As has been said, any science advanced enough will appear like magic to those unfamiliar with it. Thus, Lettie and her mother and grandmother don’t practice magic, per se, but talk about neutrons and electrons and come across as knowing more about how the world works than average people, though this is only briefly touched on, teased so to speak.

Some of the characters Gaiman introduces are only given a brief introduction, even if they are all important to the story. This story left me wanting to know more, about the history of these characters and their future stories. Hopefully, this is a world that Gaiman revisits in a future book.


Stories by Neil Gaiman and Al Sarrantonio

A book of good short stories is sort of like wandering the Parte Vieja of Donosti in the Basque Country and sampling pintxos from the different bars. Each one is completely different than the one before, but just as unique and exceptional. I just finished reading probably what is now my favorite collection of short stories, entitled, aptly enough, Stories. The editors, Neil Gaiman (of varied fame) and Al Sarrantonio, have pulled together an impressive group of writers to contribute to this collection. Some of the bigger names include Jodi Picoult, Chuck Palahniuk (who wrote The Fight Club), and Joyce Carol Oates.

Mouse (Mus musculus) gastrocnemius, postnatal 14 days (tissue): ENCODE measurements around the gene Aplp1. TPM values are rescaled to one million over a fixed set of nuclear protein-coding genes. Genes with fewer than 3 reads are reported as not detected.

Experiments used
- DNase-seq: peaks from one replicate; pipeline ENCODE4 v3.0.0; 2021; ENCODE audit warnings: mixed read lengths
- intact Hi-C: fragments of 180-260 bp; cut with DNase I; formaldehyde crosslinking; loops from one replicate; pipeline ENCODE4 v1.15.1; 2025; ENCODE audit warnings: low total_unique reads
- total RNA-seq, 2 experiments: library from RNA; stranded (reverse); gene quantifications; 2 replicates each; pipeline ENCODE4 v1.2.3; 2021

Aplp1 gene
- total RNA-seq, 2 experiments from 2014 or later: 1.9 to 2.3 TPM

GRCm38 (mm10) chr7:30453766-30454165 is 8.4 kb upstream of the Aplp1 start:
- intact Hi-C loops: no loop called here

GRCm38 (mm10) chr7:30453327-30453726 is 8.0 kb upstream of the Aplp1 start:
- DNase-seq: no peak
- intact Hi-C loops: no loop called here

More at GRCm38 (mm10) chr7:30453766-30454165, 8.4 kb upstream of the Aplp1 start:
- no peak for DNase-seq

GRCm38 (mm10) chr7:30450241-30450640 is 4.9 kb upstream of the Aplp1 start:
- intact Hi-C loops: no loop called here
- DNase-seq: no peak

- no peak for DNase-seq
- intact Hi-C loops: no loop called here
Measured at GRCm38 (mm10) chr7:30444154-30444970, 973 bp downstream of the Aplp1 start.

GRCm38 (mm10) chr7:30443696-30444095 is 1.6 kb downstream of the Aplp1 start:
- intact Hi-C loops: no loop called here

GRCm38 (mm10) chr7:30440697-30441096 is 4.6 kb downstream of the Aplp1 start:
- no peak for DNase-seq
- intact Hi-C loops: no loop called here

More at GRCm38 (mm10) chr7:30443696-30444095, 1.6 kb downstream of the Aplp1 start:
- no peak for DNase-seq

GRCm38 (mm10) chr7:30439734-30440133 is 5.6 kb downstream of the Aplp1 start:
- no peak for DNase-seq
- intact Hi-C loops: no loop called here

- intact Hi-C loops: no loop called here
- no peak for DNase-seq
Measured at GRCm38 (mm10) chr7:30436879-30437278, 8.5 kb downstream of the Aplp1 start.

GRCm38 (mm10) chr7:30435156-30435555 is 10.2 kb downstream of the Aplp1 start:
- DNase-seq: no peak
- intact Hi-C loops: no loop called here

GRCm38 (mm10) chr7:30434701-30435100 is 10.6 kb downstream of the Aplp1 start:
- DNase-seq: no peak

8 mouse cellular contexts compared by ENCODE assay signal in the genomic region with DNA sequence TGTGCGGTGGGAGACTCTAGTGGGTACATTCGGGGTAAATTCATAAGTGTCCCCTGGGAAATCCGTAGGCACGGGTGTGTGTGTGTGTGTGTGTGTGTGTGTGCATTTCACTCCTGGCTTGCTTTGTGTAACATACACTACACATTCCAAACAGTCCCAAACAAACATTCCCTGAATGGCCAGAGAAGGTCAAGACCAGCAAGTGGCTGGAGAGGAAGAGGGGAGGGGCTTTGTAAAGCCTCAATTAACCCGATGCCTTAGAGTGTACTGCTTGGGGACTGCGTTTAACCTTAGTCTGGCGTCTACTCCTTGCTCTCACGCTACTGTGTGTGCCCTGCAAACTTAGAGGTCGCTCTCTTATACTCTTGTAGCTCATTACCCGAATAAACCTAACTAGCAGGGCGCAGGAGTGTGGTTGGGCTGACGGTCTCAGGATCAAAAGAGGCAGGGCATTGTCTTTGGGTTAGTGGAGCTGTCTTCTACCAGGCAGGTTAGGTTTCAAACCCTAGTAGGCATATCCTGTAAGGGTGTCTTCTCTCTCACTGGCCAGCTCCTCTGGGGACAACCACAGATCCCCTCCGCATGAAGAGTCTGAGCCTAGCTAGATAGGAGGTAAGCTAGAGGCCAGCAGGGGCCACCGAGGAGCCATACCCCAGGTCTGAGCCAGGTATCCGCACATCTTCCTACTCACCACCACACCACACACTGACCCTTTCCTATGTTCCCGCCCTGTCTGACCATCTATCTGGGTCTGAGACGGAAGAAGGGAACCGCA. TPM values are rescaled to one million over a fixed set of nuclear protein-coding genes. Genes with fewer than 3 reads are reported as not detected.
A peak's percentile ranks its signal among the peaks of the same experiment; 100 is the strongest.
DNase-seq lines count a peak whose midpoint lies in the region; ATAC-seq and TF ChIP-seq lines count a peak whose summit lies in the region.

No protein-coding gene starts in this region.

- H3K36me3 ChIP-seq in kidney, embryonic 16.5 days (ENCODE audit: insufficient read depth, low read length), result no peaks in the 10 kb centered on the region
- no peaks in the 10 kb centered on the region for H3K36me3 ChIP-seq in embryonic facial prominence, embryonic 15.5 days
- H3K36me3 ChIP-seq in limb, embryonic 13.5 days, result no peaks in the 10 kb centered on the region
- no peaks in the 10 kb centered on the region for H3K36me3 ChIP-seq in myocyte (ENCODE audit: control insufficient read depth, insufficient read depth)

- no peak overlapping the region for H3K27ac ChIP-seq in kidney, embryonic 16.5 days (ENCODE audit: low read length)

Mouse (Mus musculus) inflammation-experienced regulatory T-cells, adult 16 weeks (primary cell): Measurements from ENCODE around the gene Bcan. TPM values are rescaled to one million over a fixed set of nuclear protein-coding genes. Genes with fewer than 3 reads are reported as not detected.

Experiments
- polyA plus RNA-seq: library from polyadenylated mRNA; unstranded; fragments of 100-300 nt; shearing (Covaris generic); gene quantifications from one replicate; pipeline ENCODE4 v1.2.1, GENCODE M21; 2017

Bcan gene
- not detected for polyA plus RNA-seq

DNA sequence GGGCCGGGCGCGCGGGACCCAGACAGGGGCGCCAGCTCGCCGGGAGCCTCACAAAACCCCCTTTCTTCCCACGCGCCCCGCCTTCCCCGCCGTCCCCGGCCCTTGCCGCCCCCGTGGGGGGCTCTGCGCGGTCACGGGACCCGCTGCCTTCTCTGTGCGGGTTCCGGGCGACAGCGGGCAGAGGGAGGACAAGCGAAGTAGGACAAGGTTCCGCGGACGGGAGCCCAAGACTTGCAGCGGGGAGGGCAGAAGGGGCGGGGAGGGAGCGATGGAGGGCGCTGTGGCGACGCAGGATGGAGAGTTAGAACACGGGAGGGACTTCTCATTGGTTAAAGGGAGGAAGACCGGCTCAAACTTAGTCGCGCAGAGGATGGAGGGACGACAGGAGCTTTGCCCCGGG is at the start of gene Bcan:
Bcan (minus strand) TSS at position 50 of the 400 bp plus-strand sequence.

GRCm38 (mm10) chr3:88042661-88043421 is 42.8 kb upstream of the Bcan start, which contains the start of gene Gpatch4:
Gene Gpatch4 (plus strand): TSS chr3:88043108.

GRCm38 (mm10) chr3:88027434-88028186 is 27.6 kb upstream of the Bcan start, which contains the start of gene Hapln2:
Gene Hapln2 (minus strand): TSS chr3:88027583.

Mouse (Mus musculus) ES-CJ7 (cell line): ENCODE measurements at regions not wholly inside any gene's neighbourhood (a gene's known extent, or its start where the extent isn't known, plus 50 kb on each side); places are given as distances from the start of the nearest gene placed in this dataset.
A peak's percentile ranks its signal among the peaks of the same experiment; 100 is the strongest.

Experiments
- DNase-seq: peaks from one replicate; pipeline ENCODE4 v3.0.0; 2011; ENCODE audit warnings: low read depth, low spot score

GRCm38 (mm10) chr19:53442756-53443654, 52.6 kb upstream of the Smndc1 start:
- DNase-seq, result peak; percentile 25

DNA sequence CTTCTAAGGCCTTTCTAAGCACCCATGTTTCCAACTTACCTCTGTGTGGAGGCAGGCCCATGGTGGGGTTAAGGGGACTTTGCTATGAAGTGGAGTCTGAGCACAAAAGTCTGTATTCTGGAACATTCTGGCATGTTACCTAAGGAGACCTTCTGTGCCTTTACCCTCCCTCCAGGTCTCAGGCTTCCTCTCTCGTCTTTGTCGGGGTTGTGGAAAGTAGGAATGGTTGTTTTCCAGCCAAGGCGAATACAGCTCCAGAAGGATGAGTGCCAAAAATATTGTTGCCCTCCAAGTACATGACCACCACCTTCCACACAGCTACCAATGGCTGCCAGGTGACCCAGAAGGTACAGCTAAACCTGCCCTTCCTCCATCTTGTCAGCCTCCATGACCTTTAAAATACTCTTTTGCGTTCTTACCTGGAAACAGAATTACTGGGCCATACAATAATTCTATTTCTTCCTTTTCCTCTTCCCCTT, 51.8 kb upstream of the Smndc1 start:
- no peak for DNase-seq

Many of these stories have a fantasy or supernatural bent to them, but some of them are simply of ordinary people in quite unordinary situations. Some of them are simply odd, and others are quite dark. One, for example, is the story of a serial killer, from the point of view of the killer himself. Others are stories of revenge or simply stories of life. While some made bigger impressions on me than others, none of them disappointed.